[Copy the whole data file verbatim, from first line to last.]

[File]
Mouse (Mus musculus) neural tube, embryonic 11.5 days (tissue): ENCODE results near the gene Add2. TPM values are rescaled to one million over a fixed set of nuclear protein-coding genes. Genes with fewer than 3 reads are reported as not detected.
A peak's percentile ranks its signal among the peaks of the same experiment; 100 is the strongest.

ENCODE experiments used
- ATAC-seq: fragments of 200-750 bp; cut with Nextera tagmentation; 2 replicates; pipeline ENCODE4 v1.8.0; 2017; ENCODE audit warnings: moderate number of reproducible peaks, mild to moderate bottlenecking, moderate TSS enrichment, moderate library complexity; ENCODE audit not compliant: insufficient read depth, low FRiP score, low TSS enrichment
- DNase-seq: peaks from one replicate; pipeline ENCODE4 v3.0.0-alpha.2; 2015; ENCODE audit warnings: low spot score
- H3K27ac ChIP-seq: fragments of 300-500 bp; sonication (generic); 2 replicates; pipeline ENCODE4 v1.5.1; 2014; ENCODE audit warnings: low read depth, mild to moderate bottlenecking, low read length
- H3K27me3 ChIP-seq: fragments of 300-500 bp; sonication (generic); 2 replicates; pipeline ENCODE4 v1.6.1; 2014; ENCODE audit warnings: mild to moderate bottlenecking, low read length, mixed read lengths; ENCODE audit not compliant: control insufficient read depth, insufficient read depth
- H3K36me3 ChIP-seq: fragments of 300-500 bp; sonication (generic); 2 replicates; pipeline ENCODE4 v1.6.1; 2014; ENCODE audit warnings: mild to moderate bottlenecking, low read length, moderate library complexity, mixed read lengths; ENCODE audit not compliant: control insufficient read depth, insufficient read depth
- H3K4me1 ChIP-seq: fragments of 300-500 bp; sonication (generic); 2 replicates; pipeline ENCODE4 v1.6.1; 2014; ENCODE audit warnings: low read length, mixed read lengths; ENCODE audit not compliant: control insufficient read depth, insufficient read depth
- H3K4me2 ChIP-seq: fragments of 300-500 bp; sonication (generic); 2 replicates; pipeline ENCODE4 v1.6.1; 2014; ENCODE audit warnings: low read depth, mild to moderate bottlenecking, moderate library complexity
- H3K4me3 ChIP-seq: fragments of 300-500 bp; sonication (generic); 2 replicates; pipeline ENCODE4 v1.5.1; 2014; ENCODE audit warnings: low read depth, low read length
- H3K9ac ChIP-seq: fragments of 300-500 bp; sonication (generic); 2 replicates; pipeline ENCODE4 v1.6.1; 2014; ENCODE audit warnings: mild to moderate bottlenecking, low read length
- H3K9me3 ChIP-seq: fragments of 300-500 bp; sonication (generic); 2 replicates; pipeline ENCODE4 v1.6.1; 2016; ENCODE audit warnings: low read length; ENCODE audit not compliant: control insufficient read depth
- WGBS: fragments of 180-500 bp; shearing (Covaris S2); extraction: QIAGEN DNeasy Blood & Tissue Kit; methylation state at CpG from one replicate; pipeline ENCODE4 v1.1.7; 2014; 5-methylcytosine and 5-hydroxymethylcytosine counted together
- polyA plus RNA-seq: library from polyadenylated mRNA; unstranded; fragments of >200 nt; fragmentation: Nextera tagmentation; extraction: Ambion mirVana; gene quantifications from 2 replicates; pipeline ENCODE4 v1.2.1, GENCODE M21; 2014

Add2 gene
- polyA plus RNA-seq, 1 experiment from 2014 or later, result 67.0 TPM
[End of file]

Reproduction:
Mouse (Mus musculus) neural tube, embryonic 11.5 days (tissue): ENCODE results near the gene Add2. TPM values are rescaled to one million over a fixed set of nuclear protein-coding genes. Genes with fewer than 3 reads are reported as not detected.
A peak's percentile ranks its signal among the peaks of the same experiment; 100 is the strongest.

ENCODE experiments used
- ATAC-seq: fragments of 200-750 bp; cut with Nextera tagmentation; 2 replicates; pipeline ENCODE4 v1.8.0; 2017; ENCODE audit warnings: moderate number of reproducible peaks, mild to moderate bottlenecking, moderate TSS enrichment, moderate library complexity; ENCODE audit not compliant: insufficient read depth, low FRiP score, low TSS enrichment
- DNase-seq: peaks from one replicate; pipeline ENCODE4 v3.0.0-alpha.2; 2015; ENCODE audit warnings: low spot score
- H3K27ac ChIP-seq: fragments of 300-500 bp; sonication (generic); 2 replicates; pipeline ENCODE4 v1.5.1; 2014; ENCODE audit warnings: low read depth, mild to moderate bottlenecking, low read length
- H3K27me3 ChIP-seq: fragments of 300-500 bp; sonication (generic); 2 replicates; pipeline ENCODE4 v1.6.1; 2014; ENCODE audit warnings: mild to moderate bottlenecking, low read length, mixed read lengths; ENCODE audit not compliant: control insufficient read depth, insufficient read depth
- H3K36me3 ChIP-seq: fragments of 300-500 bp; sonication (generic); 2 replicates; pipeline ENCODE4 v1.6.1; 2014; ENCODE audit warnings: mild to moderate bottlenecking, low read length, moderate library complexity, mixed read lengths; ENCODE audit not compliant: control insufficient read depth, insufficient read depth
- H3K4me1 ChIP-seq: fragments of 300-500 bp; sonication (generic); 2 replicates; pipeline ENCODE4 v1.6.1; 2014; ENCODE audit warnings: low read length, mixed read lengths; ENCODE audit not compliant: control insufficient read depth, insufficient read depth
- H3K4me2 ChIP-seq: fragments of 300-500 bp; sonication (generic); 2 replicates; pipeline ENCODE4 v1.6.1; 2014; ENCODE audit warnings: low read depth, mild to moderate bottlenecking, moderate library complexity
- H3K4me3 ChIP-seq: fragments of 300-500 bp; sonication (generic); 2 replicates; pipeline ENCODE4 v1.5.1; 2014; ENCODE audit warnings: low read depth, low read length
- H3K9ac ChIP-seq: fragments of 300-500 bp; sonication (generic); 2 replicates; pipeline ENCODE4 v1.6.1; 2014; ENCODE audit warnings: mild to moderate bottlenecking, low read length
- H3K9me3 ChIP-seq: fragments of 300-500 bp; sonication (generic); 2 replicates; pipeline ENCODE4 v1.6.1; 2016; ENCODE audit warnings: low read length; ENCODE audit not compliant: control insufficient read depth
- WGBS: fragments of 180-500 bp; shearing (Covaris S2); extraction: QIAGEN DNeasy Blood & Tissue Kit; methylation state at CpG from one replicate; pipeline ENCODE4 v1.1.7; 2014; 5-methylcytosine and 5-hydroxymethylcytosine counted together
- polyA plus RNA-seq: library from polyadenylated mRNA; unstranded; fragments of >200 nt; fragmentation: Nextera tagmentation; extraction: Ambion mirVana; gene quantifications from 2 replicates; pipeline ENCODE4 v1.2.1, GENCODE M21; 2014

Add2 gene
- polyA plus RNA-seq, 1 experiment from 2014 or later, result 67.0 TPM